2. Fingerprint and Iris biometric “passwords” are in fact “revocable”, though most people would find the method of invalidating the “password” objectionable…

    In the case of fingerprints, passwords are changeable, to some degree. You can either scar your finger or change the finger you use, though you have a finite number of passwords to work with in the latter case. Again, not a good system, but technically possible. Now if you have a glass eye… Worlds of possibility…

  3. It’ll be interesting to see how well this works for views from the side. Unless you’re doing public speaking, it’s going to be tough for complete strangers to photo your eye undetected while directly in front of you at a distance, but may they’ll be able to if they’re not looking at you directly if that works.

  4. I think the use of an IR camera for an iris scanner is the perfect example of security though obscurity.
    Just get a camera such as the Olympus OM-D E-M5 and you probably could get a good enough photo of someone’s iris from fairly far away.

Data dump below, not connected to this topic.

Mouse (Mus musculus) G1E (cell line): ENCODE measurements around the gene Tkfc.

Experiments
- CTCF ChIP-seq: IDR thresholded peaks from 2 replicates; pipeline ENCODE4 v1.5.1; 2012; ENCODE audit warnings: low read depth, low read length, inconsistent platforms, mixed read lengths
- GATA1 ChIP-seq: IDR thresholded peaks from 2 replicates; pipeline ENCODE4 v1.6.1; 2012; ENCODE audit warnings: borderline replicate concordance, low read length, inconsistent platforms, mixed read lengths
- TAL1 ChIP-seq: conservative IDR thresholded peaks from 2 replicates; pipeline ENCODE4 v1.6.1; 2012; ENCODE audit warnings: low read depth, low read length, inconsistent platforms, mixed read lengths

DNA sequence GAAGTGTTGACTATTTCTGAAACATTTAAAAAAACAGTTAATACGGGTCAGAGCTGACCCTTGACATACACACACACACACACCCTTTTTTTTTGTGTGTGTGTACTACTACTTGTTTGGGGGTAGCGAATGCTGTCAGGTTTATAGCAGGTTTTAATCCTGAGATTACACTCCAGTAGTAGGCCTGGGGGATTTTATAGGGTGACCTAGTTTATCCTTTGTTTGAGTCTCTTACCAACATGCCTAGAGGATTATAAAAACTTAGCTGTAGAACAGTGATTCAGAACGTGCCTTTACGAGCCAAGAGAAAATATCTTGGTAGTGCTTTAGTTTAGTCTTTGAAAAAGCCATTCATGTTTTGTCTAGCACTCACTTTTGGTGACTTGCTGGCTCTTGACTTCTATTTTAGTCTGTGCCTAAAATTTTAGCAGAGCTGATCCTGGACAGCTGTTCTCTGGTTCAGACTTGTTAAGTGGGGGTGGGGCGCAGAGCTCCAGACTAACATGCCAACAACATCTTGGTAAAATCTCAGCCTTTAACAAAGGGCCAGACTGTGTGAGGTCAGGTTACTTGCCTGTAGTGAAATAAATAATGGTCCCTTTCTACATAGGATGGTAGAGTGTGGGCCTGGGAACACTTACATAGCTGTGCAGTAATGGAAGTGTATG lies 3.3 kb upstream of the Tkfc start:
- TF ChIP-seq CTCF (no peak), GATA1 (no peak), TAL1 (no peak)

5. It might be worth pointing out, that people are mixing up the ease of spoofing this implementation with the security of the actual method itself.

    Iris scanning is a very secure biometric identification method, when operated under proper supervised conditions. It has been deplayed years ago in the UAE and has showed zero(!) false positive matches.

    Btw – the reason why we only see a wide roll out of Iris scan now is that critical patents expired recently…

    1. That article is written by one of the principles of the firm that sells the tech. Caveat emptor. Still, it reads plausibly.

      Getting an arbitrary number of false positives is just a matter of setting a match threshold very conservatively. From the ad: “In 2.3 million iris comparison tests, there were no False Matches made, and only 0.2% False Rejections on the third attempt.” So they crank up the match threshold high enough that some people who aren’t on the list have to re-try three times or so.

      That’s probably the right thing to do, and their tech seems good. I’m not surprised — it looks like there’s a lot of detail in a controlled iris scan. They say they get 250 bits’ worth. These would have to be _very_ noisy to not separate out 2 million (21 bits) people. Makes you wonder how many bits of info the system that Samsung used had.